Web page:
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I'm new to Resharper and I'm trying to understand why it seems to suggest:
catch (Exception) { }
for
catch { }

and

catch { }
for
catch (Exception) { }

I'm baffled.

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5 Answers 5

Basically it's offering you a way of switching between the two alternatives, rather than making a concrete recommendation of which is better.

You can change what's offered under ReSharper / Options / Code Inspection / Inspection Severity - find the relevant option and change the priority between none, hint, suggestion, warning or error.

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8  
Downvoters: Please explain your downvotes, or they're essentially useless. –  Jon Skeet Mar 20 '09 at 20:12

Resharper does have another message that is more of a recommendation: it advises you not to catch the Exception class.

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Hear, hear! Both "catch {}" and "catch (Exception) {}" should be avoided. –  Dan Mar 20 '09 at 20:07

catch { } <-- supresses all errors. we should do, only if we are sure to discard any error.

catch { throw; } <-- This is not required. It is already taken care by compiler to rethrow the error to calling function. It is not required to add explicitly.

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It's just giving you alternatives to consider, which may spark some insight into improving your code. Just ignore the suggestion if it doesn't make sense.

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Because sometimes when tidying catch blocks you move to/from catch(Exception ex) to catch(Exception) to catch and vice versa, depending on whether you're trying to purely filter, log/wrap, or swallow the exception. (See me requesting the same feature for CodeRush without being aware it even existed in R#)

IIRC there may also be a difference between the two from the point of view of the code they generate/things they filter and miss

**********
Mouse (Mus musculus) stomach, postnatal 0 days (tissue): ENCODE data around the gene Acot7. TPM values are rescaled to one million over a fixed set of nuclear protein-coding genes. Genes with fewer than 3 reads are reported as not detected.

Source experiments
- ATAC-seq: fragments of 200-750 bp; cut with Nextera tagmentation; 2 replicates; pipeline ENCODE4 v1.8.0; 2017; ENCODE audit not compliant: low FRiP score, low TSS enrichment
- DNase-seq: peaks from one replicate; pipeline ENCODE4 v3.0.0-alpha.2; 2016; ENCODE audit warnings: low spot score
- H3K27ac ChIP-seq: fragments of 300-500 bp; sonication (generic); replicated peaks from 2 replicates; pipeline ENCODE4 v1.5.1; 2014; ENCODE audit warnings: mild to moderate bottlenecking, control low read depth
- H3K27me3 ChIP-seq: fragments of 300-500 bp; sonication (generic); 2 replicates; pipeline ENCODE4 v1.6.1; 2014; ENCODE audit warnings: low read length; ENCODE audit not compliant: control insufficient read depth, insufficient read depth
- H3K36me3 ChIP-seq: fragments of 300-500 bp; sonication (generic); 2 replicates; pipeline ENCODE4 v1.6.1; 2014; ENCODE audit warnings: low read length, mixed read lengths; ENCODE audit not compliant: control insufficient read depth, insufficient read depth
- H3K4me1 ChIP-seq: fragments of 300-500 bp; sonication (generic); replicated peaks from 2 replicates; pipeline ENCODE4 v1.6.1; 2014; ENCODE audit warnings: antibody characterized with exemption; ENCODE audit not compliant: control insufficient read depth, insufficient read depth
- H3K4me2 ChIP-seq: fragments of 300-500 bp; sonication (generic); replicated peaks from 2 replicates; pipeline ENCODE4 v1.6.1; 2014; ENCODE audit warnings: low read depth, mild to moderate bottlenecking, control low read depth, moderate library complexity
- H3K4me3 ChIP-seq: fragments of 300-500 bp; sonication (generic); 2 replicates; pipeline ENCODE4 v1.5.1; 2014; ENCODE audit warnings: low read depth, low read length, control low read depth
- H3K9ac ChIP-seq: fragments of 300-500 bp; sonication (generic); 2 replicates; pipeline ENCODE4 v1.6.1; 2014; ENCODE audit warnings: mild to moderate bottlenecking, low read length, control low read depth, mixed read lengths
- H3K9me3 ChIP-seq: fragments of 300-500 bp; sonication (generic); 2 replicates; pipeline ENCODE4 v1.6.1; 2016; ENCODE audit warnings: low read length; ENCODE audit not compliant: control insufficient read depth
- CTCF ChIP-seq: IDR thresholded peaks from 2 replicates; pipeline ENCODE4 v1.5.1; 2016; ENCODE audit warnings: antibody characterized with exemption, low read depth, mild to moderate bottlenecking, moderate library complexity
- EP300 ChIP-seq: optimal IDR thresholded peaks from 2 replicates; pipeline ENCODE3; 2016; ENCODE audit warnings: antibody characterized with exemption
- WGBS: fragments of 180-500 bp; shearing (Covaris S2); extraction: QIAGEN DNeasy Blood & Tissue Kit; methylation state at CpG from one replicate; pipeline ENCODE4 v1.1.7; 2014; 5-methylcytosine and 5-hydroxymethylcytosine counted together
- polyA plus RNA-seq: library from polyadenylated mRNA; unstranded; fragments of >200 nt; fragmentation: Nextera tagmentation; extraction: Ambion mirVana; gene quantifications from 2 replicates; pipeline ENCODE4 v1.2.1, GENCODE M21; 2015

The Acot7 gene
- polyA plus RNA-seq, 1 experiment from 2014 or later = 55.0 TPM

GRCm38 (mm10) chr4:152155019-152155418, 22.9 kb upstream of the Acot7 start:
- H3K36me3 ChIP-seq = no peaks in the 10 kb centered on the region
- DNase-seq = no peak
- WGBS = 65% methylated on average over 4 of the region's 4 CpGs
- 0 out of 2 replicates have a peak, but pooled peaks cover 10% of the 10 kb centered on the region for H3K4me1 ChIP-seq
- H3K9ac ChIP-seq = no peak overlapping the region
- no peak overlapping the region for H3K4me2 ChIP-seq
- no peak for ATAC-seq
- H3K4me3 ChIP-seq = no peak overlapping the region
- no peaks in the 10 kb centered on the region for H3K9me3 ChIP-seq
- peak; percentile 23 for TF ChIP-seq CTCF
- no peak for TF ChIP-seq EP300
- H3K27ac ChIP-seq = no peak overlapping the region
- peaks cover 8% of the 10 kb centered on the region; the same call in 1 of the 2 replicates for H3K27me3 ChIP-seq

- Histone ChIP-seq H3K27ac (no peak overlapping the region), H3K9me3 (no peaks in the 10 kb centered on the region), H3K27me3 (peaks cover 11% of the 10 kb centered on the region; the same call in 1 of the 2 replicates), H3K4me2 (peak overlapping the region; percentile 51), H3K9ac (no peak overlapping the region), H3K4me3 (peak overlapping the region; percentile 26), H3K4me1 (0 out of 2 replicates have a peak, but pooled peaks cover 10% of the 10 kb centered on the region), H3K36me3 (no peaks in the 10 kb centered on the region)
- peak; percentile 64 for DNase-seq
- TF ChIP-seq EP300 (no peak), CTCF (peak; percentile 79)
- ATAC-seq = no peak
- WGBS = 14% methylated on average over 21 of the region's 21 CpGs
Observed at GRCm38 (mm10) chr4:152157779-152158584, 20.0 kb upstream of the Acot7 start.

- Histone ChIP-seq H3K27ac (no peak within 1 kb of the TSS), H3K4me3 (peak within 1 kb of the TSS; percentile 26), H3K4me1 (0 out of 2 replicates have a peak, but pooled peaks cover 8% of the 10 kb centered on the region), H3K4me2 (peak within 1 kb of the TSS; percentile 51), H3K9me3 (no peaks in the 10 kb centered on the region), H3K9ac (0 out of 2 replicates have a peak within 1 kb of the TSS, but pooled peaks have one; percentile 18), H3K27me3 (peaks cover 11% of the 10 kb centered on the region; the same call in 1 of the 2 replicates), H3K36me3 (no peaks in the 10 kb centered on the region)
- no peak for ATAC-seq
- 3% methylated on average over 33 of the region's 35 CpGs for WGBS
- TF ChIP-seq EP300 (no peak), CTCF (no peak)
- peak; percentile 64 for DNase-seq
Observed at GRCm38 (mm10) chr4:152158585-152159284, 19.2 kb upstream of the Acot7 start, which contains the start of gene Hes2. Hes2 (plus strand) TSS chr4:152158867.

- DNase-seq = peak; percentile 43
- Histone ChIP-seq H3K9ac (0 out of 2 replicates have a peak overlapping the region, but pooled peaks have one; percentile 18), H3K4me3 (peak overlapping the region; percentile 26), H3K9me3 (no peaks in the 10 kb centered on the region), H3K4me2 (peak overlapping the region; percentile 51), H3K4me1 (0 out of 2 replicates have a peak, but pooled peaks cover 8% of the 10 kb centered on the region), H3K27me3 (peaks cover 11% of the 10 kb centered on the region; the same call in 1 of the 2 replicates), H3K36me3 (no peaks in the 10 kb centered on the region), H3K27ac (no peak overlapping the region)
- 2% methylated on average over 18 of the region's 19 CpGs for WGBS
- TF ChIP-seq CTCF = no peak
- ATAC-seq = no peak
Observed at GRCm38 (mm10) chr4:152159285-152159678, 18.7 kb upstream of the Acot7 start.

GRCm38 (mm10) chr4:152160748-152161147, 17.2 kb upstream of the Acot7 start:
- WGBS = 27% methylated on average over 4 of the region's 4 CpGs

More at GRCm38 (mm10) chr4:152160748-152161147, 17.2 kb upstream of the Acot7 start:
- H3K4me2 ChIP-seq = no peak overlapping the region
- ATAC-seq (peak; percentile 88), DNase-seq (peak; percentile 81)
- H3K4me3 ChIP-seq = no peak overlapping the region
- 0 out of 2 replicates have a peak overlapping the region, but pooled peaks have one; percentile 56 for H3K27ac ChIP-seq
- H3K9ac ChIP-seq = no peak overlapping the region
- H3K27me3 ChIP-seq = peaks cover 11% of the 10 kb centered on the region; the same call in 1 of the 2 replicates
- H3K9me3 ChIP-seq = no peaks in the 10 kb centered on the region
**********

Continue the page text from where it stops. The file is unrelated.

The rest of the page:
EDIT: The link was previously labelled "Empty catch is bad" hence very correct downvotes!

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While that maybe true, but according to the OP, Resharper is suggesting to use catch{} if you use catch{Exception} –  Alan Mar 20 '09 at 19:24
    
catch() { ... } is not "an Empty Catch", it is just alt syntax for "catch(Exception) { ...} " the code inside braces does not have to be empty.. .You can (should) put code inside the braces. If not, then it IS evil as you are swallowing generic Exception... –  Charles Bretana Mar 20 '09 at 19:29
1  
It's actually pretty evil whatever code you put in the braces. –  Daniel Earwicker Mar 20 '09 at 19:53
1  
Not if it's at the absolute top stackframe of a thread. Do you not think it's useful to log an exception before the whole process falls over, for example? (There's nothing to say that part of the ... isn't "throw;") –  Jon Skeet Mar 20 '09 at 20:14
    
Mea culpa - didnt actually follow the link I posted. In my mind it was article that explained the difference between catch{...} and catch (Exception) {...}. cant find anything remotely like the post I was dreaming about now - IIRC something changed from .NET 1.1 vs 2 in this area (SEH exceptions?). –  Ruben Bartelink Mar 20 '09 at 20:43

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